Why is China devaluing the yuan?
China had pegged its currency, the yuan, to the US dollar as it was a developing nation, which required it to keep reserves of dollars. As China (FXI) progressed in productivity and trade with the US (IWM) (IWF), the rate of exchange also needed to appreciate over time.
But there was resistance on China’s part to adjusting its currency, and this led slowly to a massive trade surplus for the country. However, the yuan (YINN) (MCHI) has appreciated, after having shifted off the peg to follow the dollar loosely. In other words, China has been using its reserves to devalue its currency against the US dollar.
Impact on the US
As the US dollar has been gaining strength recently (UUP) (USDU) (UDN), a parallel effect can be seen on the yuan (CYB), which has appreciated the currency and made its exports expensive. The US Dollar Index gained ~4.6% in 2016. The Power Shares DB US Dollar Bullish (UUP), which tracks the US dollar, also gained ~3% in 2016.
Chinese authorities have thus been devaluing the yuan in an effort to maintain its competitiveness in international markets. In October 2016, the People’s Bank of China (PBOC) set its USD-CNY fixing rate at a six-year low at 6.7379.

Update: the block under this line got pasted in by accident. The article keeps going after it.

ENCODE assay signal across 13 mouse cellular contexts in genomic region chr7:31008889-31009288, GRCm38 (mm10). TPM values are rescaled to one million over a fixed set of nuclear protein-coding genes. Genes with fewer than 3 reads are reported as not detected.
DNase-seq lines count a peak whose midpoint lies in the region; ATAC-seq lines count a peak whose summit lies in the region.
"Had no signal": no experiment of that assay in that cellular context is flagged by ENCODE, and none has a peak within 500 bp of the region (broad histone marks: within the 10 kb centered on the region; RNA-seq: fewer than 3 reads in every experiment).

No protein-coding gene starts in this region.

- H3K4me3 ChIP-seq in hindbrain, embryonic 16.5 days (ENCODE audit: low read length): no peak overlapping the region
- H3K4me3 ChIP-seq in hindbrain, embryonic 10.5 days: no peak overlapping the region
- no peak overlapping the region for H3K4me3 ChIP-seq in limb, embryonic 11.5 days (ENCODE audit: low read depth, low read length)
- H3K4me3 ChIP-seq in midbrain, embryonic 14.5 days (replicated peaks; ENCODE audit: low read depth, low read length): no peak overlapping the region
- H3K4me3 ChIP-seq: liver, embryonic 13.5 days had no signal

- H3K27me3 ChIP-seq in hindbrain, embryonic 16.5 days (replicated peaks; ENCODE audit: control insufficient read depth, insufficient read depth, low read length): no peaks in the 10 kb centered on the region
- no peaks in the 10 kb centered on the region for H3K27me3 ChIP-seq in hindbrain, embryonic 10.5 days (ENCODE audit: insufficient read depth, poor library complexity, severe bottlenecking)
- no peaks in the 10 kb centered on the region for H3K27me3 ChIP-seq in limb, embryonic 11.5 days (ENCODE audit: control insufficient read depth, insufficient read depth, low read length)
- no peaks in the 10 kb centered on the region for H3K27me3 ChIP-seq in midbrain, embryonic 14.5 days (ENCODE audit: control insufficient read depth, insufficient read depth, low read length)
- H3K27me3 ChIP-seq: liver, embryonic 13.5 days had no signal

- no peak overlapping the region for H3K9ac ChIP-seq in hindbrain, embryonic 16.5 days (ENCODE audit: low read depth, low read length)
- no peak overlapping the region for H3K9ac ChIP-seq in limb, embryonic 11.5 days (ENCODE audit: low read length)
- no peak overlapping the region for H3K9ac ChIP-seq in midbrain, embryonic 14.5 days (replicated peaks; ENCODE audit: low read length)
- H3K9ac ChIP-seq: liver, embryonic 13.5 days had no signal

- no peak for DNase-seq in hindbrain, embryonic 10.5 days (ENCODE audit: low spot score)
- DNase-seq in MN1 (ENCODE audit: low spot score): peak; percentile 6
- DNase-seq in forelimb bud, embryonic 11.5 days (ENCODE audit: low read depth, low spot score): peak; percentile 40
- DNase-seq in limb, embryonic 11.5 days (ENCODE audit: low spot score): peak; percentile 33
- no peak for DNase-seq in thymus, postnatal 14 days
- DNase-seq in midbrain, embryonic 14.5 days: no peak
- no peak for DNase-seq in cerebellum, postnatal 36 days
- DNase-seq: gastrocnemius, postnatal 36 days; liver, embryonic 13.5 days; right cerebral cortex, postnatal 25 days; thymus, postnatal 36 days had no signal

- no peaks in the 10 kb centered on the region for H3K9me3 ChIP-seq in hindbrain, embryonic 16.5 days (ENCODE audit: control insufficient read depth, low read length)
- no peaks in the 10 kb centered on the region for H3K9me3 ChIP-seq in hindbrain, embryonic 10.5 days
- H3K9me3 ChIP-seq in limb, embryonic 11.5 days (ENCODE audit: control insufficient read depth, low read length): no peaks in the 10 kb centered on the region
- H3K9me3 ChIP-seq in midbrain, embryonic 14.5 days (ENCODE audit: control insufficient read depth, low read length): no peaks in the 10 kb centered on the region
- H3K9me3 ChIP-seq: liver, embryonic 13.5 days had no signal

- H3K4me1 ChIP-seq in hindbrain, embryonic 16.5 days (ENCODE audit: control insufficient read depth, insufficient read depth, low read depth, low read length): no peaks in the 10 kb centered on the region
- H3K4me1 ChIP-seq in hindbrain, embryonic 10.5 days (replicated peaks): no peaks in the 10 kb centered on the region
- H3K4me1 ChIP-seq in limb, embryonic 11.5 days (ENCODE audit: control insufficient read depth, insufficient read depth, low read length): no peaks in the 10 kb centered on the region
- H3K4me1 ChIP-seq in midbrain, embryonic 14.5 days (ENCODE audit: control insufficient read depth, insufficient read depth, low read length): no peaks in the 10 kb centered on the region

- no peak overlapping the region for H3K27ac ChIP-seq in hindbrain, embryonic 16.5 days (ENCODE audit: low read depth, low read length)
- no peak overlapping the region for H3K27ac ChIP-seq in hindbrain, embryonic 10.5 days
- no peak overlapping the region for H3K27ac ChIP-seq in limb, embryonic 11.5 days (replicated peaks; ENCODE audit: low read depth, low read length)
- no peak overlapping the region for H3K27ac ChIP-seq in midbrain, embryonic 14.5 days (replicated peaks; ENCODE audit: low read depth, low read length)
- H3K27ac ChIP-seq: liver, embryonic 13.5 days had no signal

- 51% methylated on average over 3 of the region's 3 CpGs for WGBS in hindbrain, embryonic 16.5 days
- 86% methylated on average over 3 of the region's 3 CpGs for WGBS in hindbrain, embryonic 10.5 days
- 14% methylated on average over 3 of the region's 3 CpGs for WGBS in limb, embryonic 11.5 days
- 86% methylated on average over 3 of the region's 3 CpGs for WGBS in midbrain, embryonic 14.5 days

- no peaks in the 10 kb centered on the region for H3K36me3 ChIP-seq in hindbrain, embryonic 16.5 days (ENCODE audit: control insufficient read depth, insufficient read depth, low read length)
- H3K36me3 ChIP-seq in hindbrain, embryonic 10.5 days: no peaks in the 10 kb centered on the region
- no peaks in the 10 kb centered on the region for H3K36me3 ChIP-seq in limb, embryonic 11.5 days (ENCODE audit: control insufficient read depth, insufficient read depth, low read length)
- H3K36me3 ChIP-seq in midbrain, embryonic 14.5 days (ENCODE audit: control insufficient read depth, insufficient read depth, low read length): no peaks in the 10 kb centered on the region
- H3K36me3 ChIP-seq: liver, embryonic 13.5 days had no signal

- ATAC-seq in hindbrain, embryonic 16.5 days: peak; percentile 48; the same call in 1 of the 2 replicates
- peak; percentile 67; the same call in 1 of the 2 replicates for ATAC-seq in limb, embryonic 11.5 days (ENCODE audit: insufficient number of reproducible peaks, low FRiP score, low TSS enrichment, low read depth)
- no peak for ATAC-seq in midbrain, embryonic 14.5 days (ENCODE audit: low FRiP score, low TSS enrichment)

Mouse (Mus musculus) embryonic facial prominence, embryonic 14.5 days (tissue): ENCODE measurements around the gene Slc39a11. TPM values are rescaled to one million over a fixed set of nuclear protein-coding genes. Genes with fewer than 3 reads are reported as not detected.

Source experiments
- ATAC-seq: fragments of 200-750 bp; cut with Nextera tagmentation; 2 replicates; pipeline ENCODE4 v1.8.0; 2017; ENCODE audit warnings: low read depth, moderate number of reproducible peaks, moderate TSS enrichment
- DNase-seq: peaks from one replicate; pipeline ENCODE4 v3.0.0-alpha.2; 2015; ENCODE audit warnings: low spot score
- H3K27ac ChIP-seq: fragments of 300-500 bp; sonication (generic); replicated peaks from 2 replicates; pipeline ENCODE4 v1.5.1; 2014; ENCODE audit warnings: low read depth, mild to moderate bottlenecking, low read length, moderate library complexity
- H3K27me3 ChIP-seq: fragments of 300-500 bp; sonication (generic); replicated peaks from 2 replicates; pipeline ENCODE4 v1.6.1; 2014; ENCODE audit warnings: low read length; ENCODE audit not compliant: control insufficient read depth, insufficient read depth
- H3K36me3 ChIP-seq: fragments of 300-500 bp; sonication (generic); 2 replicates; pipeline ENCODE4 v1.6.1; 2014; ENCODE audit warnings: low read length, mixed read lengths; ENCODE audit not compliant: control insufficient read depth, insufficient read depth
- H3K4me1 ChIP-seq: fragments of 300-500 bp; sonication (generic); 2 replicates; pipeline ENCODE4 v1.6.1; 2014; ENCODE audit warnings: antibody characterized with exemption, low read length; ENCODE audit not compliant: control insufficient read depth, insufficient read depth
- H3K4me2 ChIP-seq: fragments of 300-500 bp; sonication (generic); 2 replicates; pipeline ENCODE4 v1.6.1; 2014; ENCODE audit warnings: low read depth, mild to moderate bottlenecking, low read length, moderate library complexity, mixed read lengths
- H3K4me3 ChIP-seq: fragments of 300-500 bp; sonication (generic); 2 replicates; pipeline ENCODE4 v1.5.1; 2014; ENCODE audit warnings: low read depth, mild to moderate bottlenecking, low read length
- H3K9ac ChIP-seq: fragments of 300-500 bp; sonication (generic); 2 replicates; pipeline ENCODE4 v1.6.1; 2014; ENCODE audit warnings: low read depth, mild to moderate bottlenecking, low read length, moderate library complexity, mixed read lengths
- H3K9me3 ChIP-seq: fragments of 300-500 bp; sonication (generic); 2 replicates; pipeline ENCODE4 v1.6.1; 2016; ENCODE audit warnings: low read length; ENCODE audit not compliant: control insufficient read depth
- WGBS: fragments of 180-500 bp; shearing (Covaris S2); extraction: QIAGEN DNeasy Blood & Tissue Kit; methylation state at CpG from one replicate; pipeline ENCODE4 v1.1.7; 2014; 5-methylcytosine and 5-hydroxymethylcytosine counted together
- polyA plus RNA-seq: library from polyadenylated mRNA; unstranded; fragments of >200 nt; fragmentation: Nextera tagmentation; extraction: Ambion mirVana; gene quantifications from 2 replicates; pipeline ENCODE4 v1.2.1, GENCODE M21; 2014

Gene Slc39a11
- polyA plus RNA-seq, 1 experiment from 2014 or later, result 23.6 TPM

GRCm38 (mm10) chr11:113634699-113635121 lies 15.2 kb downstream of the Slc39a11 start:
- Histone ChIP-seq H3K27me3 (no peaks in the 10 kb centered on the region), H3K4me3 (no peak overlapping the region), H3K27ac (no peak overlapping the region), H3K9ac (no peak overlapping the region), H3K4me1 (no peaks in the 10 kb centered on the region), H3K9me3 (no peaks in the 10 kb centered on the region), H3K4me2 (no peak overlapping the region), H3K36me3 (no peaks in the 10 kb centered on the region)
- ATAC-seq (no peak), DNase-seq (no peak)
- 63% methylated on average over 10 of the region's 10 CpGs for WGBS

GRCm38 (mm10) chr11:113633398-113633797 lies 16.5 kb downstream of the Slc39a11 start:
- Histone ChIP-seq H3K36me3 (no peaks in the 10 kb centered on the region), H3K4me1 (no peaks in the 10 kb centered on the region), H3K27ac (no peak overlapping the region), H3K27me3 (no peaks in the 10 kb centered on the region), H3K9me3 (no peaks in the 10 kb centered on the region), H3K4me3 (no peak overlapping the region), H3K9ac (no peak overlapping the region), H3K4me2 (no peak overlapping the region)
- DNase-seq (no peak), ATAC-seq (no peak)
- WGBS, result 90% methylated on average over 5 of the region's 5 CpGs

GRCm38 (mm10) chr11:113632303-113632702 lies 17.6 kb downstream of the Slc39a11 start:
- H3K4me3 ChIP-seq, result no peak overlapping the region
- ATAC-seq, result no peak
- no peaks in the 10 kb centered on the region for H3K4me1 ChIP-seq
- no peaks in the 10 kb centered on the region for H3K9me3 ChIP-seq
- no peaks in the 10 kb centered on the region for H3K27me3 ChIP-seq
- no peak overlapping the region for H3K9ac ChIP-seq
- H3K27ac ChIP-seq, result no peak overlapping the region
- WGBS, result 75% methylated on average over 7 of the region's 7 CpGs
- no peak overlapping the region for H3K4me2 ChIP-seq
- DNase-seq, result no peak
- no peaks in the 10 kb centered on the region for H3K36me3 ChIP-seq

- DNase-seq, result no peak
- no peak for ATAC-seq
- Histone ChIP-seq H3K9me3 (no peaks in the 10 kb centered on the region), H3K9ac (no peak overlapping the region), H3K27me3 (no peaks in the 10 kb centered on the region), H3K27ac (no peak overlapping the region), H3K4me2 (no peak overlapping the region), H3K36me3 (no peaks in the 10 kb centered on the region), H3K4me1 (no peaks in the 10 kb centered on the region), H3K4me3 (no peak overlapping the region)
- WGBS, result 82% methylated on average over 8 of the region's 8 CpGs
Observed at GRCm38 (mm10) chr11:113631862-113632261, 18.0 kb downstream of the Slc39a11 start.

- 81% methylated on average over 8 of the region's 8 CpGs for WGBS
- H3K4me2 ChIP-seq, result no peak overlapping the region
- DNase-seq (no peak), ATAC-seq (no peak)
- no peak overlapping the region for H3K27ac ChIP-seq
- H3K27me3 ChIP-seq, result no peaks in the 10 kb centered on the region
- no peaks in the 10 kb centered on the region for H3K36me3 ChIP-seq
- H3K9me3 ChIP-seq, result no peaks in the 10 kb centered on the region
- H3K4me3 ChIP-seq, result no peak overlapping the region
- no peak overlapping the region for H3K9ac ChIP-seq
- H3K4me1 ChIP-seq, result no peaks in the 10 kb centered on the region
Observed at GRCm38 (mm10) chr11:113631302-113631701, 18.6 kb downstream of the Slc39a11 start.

The continued devaluation will largely impact the already increasing trade deficit with the US and the appreciating dollar. US companies will also be affected by the devaluation, as it impacts its profits with its products getting expensive in local markets, and exports getting expensive in the international market. The companies likely to get affected include Apple (AAPL), Avon (AVP), General Electric (GE), and AT&T (T), which have been operating in China for several years.
In the next and final part, we’ll examine the impact of China’s financial holdings in the US.